Monthly Archives: January 2013

Should you ever turn down a job promotion?

Job promotions are often welcome, well-deserved and timely as they should be. But that isn’t always true. Early in my career, I was offered an outstanding opportunity that I strongly felt was just not right for me at the time. A promotion when you aren’t ready for all that it entails can be unnecessarily stressful and limit your career options. 

Can you turn down a job promotion?Can you turn down a job promotion?

Can you turn down a job promotion?

Fresh out of my MBA, I was hired into a position with a large association. It was a perfect fit for my temperament and qualifications. I was immediately assigned a few choice projects that provided perfect opportunities to show what I could do. The work that I did on those assignments was well and widely received.

When my boss was promoted to the top position in the organization, he pressed me to apply to replace him. It was flattering but I felt very strongly that it was premature. Any national association is  rife with politics, which had never been a factor in my pre-MBA work experience as a store manager in the retail lumber industry. I was presently insulated from those concerns which suited me fine.

As you probably guessed by now, I accepted the promotion which brought a nice office, a higher salary, status and travel. Over time I learned a great deal about leadership in a large association but the role was never a great fit. And the new job, with a higher salary and title made it much more difficult to move into other employment.

What advice would I give today to that 30 year old version of myself? Continue reading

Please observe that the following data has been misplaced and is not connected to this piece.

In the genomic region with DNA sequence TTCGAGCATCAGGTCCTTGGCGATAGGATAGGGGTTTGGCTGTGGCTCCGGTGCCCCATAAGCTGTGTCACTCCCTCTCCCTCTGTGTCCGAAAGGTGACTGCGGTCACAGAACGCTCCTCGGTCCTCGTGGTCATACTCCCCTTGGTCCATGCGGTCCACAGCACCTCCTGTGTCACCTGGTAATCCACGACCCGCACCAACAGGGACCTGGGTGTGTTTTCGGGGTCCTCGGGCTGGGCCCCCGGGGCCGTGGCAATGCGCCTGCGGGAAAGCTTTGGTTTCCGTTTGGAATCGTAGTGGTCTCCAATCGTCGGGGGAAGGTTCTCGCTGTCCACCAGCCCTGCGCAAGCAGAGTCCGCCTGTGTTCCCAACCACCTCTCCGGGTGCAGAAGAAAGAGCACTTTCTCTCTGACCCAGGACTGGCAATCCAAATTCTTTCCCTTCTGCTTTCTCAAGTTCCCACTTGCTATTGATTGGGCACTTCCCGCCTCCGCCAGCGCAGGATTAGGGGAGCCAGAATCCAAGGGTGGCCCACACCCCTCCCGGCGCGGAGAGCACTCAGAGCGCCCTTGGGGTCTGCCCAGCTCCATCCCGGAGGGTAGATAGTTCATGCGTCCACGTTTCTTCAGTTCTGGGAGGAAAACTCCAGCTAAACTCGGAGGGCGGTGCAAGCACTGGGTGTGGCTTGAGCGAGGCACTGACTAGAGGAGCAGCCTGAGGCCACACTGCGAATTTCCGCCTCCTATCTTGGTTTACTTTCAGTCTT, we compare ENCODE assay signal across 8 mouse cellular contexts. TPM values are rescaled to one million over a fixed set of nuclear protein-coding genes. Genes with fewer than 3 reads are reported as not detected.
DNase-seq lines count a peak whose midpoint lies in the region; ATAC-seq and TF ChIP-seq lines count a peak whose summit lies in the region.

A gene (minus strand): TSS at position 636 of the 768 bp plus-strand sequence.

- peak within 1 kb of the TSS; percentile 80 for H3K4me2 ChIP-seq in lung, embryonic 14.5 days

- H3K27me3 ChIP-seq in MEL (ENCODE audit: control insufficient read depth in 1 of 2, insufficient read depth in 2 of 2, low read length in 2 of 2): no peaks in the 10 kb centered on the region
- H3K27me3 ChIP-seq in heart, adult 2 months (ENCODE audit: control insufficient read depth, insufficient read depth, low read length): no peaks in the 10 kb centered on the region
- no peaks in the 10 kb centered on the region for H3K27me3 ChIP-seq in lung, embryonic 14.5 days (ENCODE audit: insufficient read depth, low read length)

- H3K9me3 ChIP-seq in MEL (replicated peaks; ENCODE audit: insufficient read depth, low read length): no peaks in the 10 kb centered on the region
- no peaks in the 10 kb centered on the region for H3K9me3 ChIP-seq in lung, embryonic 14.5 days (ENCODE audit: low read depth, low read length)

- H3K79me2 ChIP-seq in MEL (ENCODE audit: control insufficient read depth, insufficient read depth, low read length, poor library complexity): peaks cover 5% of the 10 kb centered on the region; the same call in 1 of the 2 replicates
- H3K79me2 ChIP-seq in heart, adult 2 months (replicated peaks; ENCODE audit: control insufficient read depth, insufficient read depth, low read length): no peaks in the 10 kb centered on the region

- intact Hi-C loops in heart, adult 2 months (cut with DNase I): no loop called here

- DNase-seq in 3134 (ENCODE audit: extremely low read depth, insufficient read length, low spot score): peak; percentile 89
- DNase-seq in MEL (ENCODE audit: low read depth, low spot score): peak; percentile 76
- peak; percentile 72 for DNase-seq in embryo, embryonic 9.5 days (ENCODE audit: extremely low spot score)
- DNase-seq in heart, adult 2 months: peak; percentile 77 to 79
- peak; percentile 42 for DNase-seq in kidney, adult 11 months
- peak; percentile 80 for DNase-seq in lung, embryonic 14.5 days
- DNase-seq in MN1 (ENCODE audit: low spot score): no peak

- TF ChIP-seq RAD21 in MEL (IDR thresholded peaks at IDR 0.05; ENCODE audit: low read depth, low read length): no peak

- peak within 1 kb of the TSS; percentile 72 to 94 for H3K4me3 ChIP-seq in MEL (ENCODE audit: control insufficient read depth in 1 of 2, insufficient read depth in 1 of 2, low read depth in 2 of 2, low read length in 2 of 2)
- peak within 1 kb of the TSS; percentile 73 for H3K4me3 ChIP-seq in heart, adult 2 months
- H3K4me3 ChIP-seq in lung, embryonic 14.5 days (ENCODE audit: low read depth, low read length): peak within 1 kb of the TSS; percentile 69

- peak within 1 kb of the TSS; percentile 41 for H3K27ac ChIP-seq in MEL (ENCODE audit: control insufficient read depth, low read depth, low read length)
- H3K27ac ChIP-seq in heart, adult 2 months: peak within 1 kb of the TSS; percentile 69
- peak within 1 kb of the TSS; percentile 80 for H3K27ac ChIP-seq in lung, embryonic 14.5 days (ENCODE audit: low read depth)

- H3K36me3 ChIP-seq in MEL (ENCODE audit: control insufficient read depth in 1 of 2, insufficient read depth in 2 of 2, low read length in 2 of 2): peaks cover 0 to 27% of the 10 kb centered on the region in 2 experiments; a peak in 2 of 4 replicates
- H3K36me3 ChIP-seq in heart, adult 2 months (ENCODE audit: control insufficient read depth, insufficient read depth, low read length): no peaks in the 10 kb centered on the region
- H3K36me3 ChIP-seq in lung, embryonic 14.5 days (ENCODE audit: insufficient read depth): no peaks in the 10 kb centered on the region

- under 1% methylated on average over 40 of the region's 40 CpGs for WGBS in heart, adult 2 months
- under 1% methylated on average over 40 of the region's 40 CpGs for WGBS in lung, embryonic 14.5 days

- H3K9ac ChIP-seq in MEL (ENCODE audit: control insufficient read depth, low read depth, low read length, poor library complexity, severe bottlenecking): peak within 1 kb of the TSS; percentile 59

“Credential Yourself” on Microsoft Office Skills

credential yourself

Can You Credential Yourself?

Responsibility for credibly communicating your competence in advanced Microsoft Word Skills is entirely in your hands.

Fortunately, even if you can’t point to a fistful of recently-completed certificates, you can quickly create effective documentation of those essential skills and credential yourself.

If you follow the steps I will lay out for you, you will never need to worry that you will be over looked for promotion or have your job application tossed out simply because you learned barely enough skills to get by in fulfilling your current responsibilities.

And you can do that without spending a single dime!

Can you really “Credential Yourself”?

You could just create a nice colorful certificate but that would have about as much credibility as a “World’s Greatest Dad” t-shirt! But you can prepare something at least as effective and more relevant and current within groupings of skills that are generally considered to be basic, intermediate, or advanced skills in Microsoft Word.

You can start with the Advanced Microsoft Word Checklist that I have provided in the free resources section. Then once you have satisfied yourself that you can perform all of the listed tasks, you need to decide how you will substantiate that claim as needed when you are challenged in a job interview. Continue reading